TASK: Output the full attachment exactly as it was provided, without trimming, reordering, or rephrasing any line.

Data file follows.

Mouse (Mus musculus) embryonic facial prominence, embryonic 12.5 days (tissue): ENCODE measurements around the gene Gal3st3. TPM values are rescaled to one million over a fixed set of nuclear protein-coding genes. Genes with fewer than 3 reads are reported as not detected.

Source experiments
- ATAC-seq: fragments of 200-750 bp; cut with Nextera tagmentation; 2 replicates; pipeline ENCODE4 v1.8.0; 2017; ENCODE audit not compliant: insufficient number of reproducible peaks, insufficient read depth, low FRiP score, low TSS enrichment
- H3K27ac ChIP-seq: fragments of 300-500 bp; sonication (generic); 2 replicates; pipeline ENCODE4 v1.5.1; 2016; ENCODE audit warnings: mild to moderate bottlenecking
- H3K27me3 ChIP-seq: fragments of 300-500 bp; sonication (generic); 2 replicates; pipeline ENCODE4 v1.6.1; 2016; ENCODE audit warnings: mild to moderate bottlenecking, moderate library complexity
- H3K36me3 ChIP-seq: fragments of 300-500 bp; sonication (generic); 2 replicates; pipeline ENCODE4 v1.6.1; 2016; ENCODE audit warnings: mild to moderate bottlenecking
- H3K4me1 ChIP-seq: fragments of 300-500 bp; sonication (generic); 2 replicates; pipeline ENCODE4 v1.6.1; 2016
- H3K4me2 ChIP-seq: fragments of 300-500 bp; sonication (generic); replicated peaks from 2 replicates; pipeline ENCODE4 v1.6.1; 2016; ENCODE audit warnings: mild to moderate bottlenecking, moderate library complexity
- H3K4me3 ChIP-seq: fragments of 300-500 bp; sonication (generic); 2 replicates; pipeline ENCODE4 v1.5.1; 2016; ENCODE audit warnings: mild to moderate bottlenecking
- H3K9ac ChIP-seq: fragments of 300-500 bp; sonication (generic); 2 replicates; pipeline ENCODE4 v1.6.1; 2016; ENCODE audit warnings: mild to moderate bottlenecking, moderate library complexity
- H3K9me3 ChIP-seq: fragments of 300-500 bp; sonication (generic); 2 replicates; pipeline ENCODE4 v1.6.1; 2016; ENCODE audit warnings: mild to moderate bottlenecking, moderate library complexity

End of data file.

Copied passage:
Mouse (Mus musculus) embryonic facial prominence, embryonic 12.5 days (tissue): ENCODE measurements around the gene Gal3st3. TPM values are rescaled to one million over a fixed set of nuclear protein-coding genes. Genes with fewer than 3 reads are reported as not detected.

Source experiments
- ATAC-seq: fragments of 200-750 bp; cut with Nextera tagmentation; 2 replicates; pipeline ENCODE4 v1.8.0; 2017; ENCODE audit not compliant: insufficient number of reproducible peaks, insufficient read depth, low FRiP score, low TSS enrichment
- H3K27ac ChIP-seq: fragments of 300-500 bp; sonication (generic); 2 replicates; pipeline ENCODE4 v1.5.1; 2016; ENCODE audit warnings: mild to moderate bottlenecking
- H3K27me3 ChIP-seq: fragments of 300-500 bp; sonication (generic); 2 replicates; pipeline ENCODE4 v1.6.1; 2016; ENCODE audit warnings: mild to moderate bottlenecking, moderate library complexity
- H3K36me3 ChIP-seq: fragments of 300-500 bp; sonication (generic); 2 replicates; pipeline ENCODE4 v1.6.1; 2016; ENCODE audit warnings: mild to moderate bottlenecking
- H3K4me1 ChIP-seq: fragments of 300-500 bp; sonication (generic); 2 replicates; pipeline ENCODE4 v1.6.1; 2016
- H3K4me2 ChIP-seq: fragments of 300-500 bp; sonication (generic); replicated peaks from 2 replicates; pipeline ENCODE4 v1.6.1; 2016; ENCODE audit warnings: mild to moderate bottlenecking, moderate library complexity
- H3K4me3 ChIP-seq: fragments of 300-500 bp; sonication (generic); 2 replicates; pipeline ENCODE4 v1.5.1; 2016; ENCODE audit warnings: mild to moderate bottlenecking
- H3K9ac ChIP-seq: fragments of 300-500 bp; sonication (generic); 2 replicates; pipeline ENCODE4 v1.6.1; 2016; ENCODE audit warnings: mild to moderate bottlenecking, moderate library complexity
- H3K9me3 ChIP-seq: fragments of 300-500 bp; sonication (generic); 2 replicates; pipeline ENCODE4 v1.6.1; 2016; ENCODE audit warnings: mild to moderate bottlenecking, moderate library complexity